From £31,5358
The new 2017 Audi A5 Cabriolet is faster, stiffer and more efficient. But enough stats; is it more fun in the sun? Well yes - of sorts

Our Verdict

Audi A5

Ingolstadt’s dome-roofed hatchback returns to the executive fray

23 February 2017

What is it?

We Brits are second only to the Germans when it comes to the number of convertibles, such as this Audi A5 Cabriolet, sold in the, err, Milky Way? Or is it Europe? Anyway, it doesn’t matter because it’s trite. We’ve heard statements such as these a million times before, and so what - who cares about prosaic sales figures? It’s the emotional side of cars we enjoy, and what we should be asking is 'why?' Why, on an island where drizzle counts as clement, do we buy so many open tops? 

Two reasons, perhaps. The plucky Brit’s stiff upper lip for one: 'Balderdash to bally drizzle; we’ll not let a drop of water stop us!'; and secondly, our optimism and sense of fun. Yes, it’s raining now, but so what. At some point the sun is bound to peekaboo from behind a cloud, flushing our veins full of the essence of life as we whizz down the B1243 towards nirvana, with nothing but God above with a thumbs-up, smiling down as we smile right back. Well, something to that effect.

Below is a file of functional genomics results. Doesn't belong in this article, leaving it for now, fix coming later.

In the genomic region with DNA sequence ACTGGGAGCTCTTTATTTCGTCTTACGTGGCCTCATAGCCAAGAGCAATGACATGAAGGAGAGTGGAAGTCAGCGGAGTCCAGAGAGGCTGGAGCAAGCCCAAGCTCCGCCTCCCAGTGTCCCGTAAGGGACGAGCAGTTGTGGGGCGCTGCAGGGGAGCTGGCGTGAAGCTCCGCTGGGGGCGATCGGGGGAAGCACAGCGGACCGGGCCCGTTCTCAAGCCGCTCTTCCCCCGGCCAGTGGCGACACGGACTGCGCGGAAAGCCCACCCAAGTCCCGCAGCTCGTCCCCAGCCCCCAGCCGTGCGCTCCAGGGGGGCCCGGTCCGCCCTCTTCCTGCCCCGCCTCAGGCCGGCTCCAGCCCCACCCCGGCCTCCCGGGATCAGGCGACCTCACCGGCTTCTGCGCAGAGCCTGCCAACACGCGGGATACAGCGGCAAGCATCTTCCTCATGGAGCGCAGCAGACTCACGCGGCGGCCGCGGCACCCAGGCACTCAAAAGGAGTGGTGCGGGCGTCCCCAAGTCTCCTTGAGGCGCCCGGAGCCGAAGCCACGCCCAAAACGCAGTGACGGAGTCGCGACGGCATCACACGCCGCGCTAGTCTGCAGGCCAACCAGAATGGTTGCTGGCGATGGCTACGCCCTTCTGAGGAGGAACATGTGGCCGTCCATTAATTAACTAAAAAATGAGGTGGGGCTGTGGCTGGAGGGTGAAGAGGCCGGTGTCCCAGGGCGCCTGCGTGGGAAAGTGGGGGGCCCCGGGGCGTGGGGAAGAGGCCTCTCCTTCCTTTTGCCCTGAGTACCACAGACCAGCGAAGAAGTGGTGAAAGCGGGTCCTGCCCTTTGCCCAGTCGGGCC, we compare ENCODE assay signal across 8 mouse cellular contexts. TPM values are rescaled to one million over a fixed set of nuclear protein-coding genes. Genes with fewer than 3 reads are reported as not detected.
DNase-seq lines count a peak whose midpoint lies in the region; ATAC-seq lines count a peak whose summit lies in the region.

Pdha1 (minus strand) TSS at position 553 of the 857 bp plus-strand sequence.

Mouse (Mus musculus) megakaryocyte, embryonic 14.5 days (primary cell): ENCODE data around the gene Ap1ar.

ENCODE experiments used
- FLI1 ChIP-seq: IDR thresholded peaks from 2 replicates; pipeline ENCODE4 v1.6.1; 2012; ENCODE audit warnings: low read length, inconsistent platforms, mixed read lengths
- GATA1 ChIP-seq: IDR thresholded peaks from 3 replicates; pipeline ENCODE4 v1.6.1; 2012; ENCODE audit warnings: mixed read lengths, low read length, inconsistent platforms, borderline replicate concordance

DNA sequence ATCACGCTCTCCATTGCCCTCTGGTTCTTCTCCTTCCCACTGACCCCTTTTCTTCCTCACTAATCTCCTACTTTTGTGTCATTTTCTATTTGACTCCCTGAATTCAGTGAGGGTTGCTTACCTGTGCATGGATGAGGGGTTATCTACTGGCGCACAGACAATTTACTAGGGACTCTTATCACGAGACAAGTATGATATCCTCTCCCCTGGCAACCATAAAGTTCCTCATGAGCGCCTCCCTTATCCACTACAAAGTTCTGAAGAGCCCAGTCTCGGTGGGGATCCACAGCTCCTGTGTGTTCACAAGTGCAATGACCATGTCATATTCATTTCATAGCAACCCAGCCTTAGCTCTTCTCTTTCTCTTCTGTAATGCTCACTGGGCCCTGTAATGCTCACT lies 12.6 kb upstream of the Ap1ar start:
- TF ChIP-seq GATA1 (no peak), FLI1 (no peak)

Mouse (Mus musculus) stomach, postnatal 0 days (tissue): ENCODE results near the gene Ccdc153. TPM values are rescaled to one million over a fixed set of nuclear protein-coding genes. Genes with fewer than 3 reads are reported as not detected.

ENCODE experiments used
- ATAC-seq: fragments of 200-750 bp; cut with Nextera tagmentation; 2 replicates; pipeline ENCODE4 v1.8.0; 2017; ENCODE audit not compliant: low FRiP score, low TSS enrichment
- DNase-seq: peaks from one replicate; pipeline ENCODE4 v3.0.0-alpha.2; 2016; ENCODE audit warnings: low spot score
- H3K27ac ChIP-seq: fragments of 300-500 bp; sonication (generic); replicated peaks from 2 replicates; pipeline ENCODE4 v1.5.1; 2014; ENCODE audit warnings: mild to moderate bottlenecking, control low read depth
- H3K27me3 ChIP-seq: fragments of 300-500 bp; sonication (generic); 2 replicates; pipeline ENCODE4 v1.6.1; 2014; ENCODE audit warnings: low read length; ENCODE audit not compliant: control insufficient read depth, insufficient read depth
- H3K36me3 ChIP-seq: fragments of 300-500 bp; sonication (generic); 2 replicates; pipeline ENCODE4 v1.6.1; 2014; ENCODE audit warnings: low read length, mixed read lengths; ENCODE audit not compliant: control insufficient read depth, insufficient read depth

Above all else then, this all-new Audi A5 Cabriolet needs to be fun and make us smile. So, does it?

What's it like?

Although we've denounced statistics, here’s one that may pique your interest: this new second-generation A5 Cabriolet is 55kg lighter than its predecessor. As we know, lighter is good, so along with a power boost of 22bhp and the injection of an extra 15lb ft of torque from the car's upgraded 2.0 TFSI 252 petrol engine, nearly a second has been slashed from the 0-62mph sprint. And as if someone were thrusting cake at you quicker than you could eat it, it’ll still manage another 5mpg and emits 18g less CO2/km. Plus, being a petrol and Euro 6 compliant, Mayor Khan will beckon you into London without the need to pay a T-charge toll.